Once upon a time I shared a gritty little tell-all tale about my earlier struggles in marriage and the painful but beautiful lesson learned about the difference between being “in love” and loving, actually loving, for better or for worse. Well, this past year a dog – yes, a dog – has taught me even more, about unconditional love.
For those of you familiar with Mochi the toy Shih Tzu, you will be surprised, perhaps horrified, to learn that we’ve recently let her go to another family.
Because my kids were “in love” with Mochi.
And I loved Mochi.
But none of us loved her unconditionally.
And there’s a difference among the three.
Now Mochi was – is — the sweetest, fluffiest, little 7-pound lap dog ever. She loved everyone, wasn’t yappy in the least, was playful when you were up for playing and calm when you weren’t. A perfect dog in many ways.
We brought her home when she was three months old. The training began immediately and lasted one crazy long year.
And to my own surprise (but no one else’s), I did all the training.
The kids, who’d begged, Begged, for a dog, for years, Years, and promised, Promised, to help care for her and do the work of raising a dog, didn’t. They reluctantly helped here and there but only when commanded to, by a very exasperated mom.
They were, however, Excellent, at “missing” her while we were away on trips and at greeting her for an entire minute or two upon waking in the mornings or coming home from school. I’ll give them that.
But I digress. Anyhoooo…
In the end, Mochi still didn’t get it. She wasn’t housebroken. She didn’t have full bladder control. She’d pee excitedly upon a “hello” or “good morning” with a back scratch. Or she’d sometimes relieve herself in her own bed rather than the pee pad just a few feet away. Or worse, she’d eat her own feces. Frequently at first, far less so over time. But still. (yuck) And she immediately knew she was in trouble, but stubbornly refused to kick the dirty habit for good.
Well. Hygiene is where Mom had to draw the line. Especially when the cute little poop-eating fur-ball loved to lick her children’s faces. (gag)
And so. Never mind the time, money and energy poured into her – waking throughout the nights to take her out to pee, reliving the exhausting days of mothering toddlers and nervously keeping track of “potty time”, feeding, walking and bathing her, teaching her to “sit,” “wait,” “paw,” and “roll over,” taking her to get vaccinated, groomed, de-wormed, spayed and chipped, snuggling her tenderly when she wanted attention – I finally took one hard look in the mirror and said,
“I can’t do it. I just can’t. I love her. But not enough. Not unconditionally.”
And so. I let friends know we were looking for a loving new home for our Mochi, making full disclosure of my reasons, and a waitlist grew immediately.
I miss her. I do. I miss her sweetness. And I miss how much she loved me. She loved me most.
She knew mine was the hand that fed her, bathed her, threw the ball over and over for her, cleaned up after her. She knew I was the one who knew her body rhythms because I’d paid attention and worked hard to keep up as best I could. She knew I was the one who practiced with her and rewarded her with treats while teaching her tricks, day after day. She knew my feet were the ones to hide under when my youngest was too excited or rough with her. She knew I was the one who’d hold and pet her gingerly, brush her hair out and scratch her itches, just so.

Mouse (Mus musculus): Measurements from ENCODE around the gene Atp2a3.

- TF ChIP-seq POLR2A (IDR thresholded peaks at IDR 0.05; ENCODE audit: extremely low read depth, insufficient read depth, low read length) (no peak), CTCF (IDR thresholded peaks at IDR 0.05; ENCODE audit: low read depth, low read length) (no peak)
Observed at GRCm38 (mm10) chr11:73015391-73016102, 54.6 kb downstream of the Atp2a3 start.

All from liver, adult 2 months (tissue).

Of course, the kids don’t understand. They call me cruel and heartless for letting her go. They say I never loved her. (The gall!)
But the truth is:
They were “in love” with her. They adored her for moments at a time, when it was convenient for them, when she was most lovely, most lovable.
And I loved her. I did the active work of love. But only for so long as I had hope she’d ultimately meet my expectations or demands.
Even so, I lost hope and I gave up. And sadly, that’s because I didn’t love her unconditionally.
The only unconditional love I myself have ever known or could ever fully trust is that of my loving Father in heaven. He will never stop loving me. He’s incapable of it.
Well. This morning, my daughter was ecstatic to stumble upon a page in her “keys for kids” devotional (free at keysforkids.org by the way) that could teach Mom a lesson or two.
Over breakfast, she read aloud, with great emphasis, an excerpt from a devotional entitled “We All Make Mistakes – 1 John 1:5-10”:
“’Oreo just had an accident on the couch!’ Jocelyn yelled, grabbing the rabbit and running him to his litter box.
‘Dumb rabbit,’ Mason said, heartbroken. ‘Now we’re going to have to get rid of him.’
‘No, we’re not,’ Dad said. ‘He’s a rabbit. He was created to live outdoors. We’re not going to give him away just because he was doing what rabbits do. We’ll just have to restrict where he can go in the house from now on.’
‘We’re not going to get rid of him just because he made a mistake,’ Mom added. ‘He’s our rabbit, and we’re going to keep helping him learn to use the litter box. You know, we aren’t perfect either. We make mistakes, and we sin. But Jesus won’t abandon us when we mess up. He’ll always love us and help us walk in His light. When we admit our sins to Him, He forgives us.’”
Now I know, and appreciate, from experience, these truths about Jesus. I’ve taken Him up on His promise of forgiveness and acceptance many a time. I see and admit to Him the things I say or think or do every day that don’t reflect His good and loving character.
I’m no Jesus. At least not yet. And certainly not for a dog, however lovable.
I wish, for her sake and the kids’, that my love for Mochi was unconditional, but it’s not.
More importantly, I wish God would grow my love for others, for people, all people, to be unconditional. That is my prayer each and every day. And that is the hope I can hold on to, today.
And that order is tall enough for a “cruel and heartless” person like me.